How to Control Smelly Compost Odor
As people throughout the world turn a more attentive eye to the environment, new ways to promote sustainable living become popular. But some environmentally friendly methods of reducing the old carbon footprint have been around for ages. Take composting for example. This type of recycling is an extension of what occurs naturally, and it is has been practiced by many people for about as long as there has been waste itself.
But there are an equal if not greater portion of the population that have yet to discover the positives of composting household waste. Indeed, the benefits of this method of organic recycling are many, and they include:
- Soil conditioning. Lawns and gardens require a healthy amount of humus – organic matter comprised of decomposed waste – in order to thrive. Composting provides this humus, which in turn provides moisture for plants and nutrients for soil.
- Household waste management. Composting is a great way to curb excess waste. Through composting, some homes divert up to 30% of their total garbage away from the can and into the ground.
- Positive environmental impact. With composting, there’s no need for harsh chemical-based fertilizers that can be harmful. Also, composting cuts down on landfill waste.
But even though the act of composting is an overall good, it does have certain drawbacks, like that certain odor that always seems to permeate the area afterwards. Compost is waste, and thus is going to end up smelling like waste. But for those who feel helpless in the face of the sweet stench of compost can take heart: there are practical ways to get rid of compost smell once and for all.
- Oxygenate the compost. Compost can quickly stagnate and turn foul without air. Use a shovel or other tool (depending on the size of the compost bin) to stir the compost and move the contents on the bottom to the top. This task should be performed once or twice a month.
- Keep the compost dry. According to professionals, a low moisture content (40-60%) is key to proper management. Squeezing the material and looking for excess moisture is a good way to determine if the compost is too wet.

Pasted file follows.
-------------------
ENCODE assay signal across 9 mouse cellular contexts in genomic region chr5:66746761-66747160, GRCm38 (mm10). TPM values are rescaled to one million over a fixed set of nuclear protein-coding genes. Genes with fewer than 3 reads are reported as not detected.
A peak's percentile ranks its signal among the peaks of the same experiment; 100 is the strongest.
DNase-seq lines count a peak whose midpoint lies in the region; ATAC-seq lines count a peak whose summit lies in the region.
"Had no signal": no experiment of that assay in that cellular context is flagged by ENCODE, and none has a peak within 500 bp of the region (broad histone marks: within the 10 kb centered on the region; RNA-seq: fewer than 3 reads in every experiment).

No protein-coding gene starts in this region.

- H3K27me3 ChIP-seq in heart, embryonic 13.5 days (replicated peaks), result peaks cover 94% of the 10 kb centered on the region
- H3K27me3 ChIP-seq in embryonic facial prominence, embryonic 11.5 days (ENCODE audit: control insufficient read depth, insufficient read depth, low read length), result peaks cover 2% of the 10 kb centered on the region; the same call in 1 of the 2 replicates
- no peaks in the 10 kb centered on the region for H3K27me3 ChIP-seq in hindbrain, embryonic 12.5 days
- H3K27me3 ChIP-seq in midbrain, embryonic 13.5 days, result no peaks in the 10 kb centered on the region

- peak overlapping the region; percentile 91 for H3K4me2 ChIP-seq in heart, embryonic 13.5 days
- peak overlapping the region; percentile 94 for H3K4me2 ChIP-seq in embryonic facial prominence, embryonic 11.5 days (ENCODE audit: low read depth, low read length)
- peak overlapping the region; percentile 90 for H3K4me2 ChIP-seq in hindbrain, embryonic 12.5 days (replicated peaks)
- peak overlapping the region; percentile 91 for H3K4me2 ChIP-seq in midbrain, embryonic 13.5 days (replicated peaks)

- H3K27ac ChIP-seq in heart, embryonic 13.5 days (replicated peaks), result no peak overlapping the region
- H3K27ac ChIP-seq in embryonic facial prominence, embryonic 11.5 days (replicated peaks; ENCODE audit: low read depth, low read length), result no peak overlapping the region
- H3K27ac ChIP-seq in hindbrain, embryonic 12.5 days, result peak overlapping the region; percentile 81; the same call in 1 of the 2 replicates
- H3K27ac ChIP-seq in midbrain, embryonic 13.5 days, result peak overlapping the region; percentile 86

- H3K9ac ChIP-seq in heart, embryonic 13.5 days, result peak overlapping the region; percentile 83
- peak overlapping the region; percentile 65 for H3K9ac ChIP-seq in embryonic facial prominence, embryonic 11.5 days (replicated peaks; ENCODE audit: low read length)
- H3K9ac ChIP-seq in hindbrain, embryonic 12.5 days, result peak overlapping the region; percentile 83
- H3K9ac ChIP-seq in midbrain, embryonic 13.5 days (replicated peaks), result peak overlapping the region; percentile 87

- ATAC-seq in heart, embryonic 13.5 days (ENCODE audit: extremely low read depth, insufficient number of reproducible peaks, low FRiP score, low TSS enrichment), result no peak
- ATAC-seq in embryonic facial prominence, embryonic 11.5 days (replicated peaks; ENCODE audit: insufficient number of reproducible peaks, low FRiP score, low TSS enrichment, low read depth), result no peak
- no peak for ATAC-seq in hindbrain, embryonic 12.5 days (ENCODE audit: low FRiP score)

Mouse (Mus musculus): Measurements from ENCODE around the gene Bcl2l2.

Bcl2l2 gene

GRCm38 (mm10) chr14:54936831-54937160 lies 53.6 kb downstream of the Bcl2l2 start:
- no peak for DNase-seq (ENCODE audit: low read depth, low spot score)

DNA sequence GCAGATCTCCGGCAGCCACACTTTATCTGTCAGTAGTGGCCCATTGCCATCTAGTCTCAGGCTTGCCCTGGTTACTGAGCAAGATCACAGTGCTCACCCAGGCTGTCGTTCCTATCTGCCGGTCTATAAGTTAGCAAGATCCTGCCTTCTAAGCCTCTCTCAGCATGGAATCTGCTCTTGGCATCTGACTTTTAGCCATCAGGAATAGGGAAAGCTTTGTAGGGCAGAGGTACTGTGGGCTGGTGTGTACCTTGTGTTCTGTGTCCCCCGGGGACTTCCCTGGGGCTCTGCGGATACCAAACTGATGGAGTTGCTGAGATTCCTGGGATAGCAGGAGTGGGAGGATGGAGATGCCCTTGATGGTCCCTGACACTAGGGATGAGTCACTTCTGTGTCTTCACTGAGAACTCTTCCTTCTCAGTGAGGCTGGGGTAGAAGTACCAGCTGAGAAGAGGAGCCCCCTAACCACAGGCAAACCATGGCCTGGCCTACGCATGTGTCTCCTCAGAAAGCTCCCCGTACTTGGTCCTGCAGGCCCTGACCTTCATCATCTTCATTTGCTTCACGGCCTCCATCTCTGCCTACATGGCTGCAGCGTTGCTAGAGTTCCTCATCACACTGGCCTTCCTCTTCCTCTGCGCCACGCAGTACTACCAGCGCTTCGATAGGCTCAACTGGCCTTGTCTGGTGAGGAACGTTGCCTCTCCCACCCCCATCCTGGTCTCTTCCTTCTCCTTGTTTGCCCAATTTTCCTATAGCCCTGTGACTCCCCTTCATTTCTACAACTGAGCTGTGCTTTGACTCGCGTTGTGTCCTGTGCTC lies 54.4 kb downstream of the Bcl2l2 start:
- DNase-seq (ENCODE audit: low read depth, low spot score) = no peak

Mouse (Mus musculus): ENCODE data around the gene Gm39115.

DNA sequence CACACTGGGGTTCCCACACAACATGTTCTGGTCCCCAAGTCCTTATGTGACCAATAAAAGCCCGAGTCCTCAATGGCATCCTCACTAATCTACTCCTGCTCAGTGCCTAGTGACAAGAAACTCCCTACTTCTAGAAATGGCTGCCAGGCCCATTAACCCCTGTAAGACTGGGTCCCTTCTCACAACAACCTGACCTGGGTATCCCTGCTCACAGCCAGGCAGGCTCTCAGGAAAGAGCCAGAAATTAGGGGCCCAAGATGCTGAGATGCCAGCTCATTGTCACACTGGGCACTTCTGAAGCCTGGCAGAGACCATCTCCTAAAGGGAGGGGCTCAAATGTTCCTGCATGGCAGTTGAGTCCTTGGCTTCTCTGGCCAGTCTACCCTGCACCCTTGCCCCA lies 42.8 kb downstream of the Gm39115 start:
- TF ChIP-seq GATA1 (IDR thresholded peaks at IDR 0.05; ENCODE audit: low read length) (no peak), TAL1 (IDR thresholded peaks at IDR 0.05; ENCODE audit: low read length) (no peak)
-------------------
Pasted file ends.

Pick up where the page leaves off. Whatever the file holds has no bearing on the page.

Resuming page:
- Mix Smelleze™ Natural Composting Odor Treatment Granules with the compost. This has been recommended by a number of environmental organizations and works to curb strong decomposition smells. The amount of granules to use depends on the size of the compost bin and can be varied to match the stench. If you prefer a liquid spray instead of granules, consider using ODOREZE™ Bio Based Compost Smell Eliminator. This comes as a super concentrate and one 32 ounze bottle is enough to make over 60 gallons so doesn’t take up much shelf space and works well.
- Keep the compost balanced. Oftentimes the foul odor produced by composting has a strong ammonia-like quality to it. This is due to an imbalance of nitrogen-rich and carbon-rich materials in the pile. Examples of nitrogen-rich materials include food waste and lawn clippings. If the compost pile is made up exclusively of these types of materials, it’s going to smell pretty bad. Offset the stench by adding more carbon-rich materials such as coffee filters and eggshells. Dried leaves also make great additions to an odorless compost heap. If this is not enough, use a commercial grade ammonia remover such as AMMOSORB™ Ammonia Removal Granules which is very effective and also eco-friendly.
By following the above steps anyone should be able to get their compost pile in top aromatic shape without having to put up stinky compost. And the reward for this extra work will pay dividends in the form of healthy lawns and gardens.
Jim Pinneo is the owner and operator of Black Knight Termite and Pest Control, a Pest Control Temecula company in Southern California, serving the area for over 20 years.